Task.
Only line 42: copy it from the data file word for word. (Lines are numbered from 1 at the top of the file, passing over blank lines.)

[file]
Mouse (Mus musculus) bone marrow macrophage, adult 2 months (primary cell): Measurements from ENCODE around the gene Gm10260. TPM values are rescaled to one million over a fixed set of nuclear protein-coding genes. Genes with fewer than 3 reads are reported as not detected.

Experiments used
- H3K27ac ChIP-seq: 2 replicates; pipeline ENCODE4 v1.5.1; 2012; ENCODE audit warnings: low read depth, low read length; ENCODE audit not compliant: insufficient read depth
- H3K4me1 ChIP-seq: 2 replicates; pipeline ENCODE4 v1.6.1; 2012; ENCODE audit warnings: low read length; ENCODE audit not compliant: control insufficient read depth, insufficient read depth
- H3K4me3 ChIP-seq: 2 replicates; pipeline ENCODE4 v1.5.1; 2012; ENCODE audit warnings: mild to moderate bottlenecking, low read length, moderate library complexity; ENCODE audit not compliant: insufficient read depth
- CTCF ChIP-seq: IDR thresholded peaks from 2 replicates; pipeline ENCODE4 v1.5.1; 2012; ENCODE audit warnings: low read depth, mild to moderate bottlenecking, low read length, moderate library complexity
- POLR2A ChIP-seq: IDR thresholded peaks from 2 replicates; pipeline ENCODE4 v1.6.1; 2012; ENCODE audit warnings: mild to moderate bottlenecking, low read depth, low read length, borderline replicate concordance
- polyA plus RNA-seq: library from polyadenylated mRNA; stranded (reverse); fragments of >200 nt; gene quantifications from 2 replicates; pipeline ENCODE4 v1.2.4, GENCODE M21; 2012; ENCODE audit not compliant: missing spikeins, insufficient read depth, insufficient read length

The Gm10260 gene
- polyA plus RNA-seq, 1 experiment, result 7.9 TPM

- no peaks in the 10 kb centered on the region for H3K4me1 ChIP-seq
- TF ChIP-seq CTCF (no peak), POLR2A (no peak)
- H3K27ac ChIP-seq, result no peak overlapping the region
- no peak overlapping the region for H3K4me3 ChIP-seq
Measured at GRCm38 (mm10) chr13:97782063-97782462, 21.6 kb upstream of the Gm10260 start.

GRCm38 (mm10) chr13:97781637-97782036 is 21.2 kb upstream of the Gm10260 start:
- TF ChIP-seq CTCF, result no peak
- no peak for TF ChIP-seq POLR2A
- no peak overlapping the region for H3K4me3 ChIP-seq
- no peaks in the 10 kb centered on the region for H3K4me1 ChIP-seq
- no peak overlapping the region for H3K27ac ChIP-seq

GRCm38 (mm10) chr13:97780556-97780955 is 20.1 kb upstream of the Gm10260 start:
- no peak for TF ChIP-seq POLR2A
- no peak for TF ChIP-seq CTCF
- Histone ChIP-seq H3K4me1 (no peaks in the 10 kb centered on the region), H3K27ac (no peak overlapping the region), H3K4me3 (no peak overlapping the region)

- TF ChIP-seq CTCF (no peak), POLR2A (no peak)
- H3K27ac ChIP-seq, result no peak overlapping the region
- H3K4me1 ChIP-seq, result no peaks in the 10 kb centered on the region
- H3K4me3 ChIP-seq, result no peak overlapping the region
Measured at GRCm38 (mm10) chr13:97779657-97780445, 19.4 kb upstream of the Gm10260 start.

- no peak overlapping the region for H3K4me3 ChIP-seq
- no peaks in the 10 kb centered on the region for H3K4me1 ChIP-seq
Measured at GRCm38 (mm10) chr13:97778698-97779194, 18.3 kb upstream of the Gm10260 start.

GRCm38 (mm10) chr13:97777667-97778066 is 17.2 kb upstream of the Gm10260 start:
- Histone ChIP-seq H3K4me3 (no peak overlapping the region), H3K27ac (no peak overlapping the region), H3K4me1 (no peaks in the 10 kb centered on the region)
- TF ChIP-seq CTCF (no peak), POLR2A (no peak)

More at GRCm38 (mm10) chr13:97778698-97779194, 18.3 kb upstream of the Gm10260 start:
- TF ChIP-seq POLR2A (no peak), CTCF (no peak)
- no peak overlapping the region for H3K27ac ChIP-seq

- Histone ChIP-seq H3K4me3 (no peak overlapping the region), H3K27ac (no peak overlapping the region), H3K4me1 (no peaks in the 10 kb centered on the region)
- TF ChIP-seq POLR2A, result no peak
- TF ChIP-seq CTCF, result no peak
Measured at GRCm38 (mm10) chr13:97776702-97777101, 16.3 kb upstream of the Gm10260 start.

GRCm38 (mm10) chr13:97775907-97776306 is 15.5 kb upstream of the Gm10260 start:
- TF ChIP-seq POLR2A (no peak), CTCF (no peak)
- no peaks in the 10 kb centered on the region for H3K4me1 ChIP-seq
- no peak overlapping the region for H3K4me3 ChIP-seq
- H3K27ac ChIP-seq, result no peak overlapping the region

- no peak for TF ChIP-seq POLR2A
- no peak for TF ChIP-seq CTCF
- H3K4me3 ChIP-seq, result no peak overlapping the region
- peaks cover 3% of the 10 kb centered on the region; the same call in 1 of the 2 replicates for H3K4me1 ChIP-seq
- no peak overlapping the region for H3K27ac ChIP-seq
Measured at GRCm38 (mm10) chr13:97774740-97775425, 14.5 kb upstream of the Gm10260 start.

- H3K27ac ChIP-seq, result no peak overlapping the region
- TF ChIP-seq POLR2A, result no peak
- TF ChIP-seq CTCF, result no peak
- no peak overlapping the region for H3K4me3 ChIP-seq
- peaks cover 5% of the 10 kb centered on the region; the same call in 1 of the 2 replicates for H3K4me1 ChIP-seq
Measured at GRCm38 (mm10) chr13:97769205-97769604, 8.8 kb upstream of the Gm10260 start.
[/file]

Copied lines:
- TF ChIP-seq CTCF, result no peak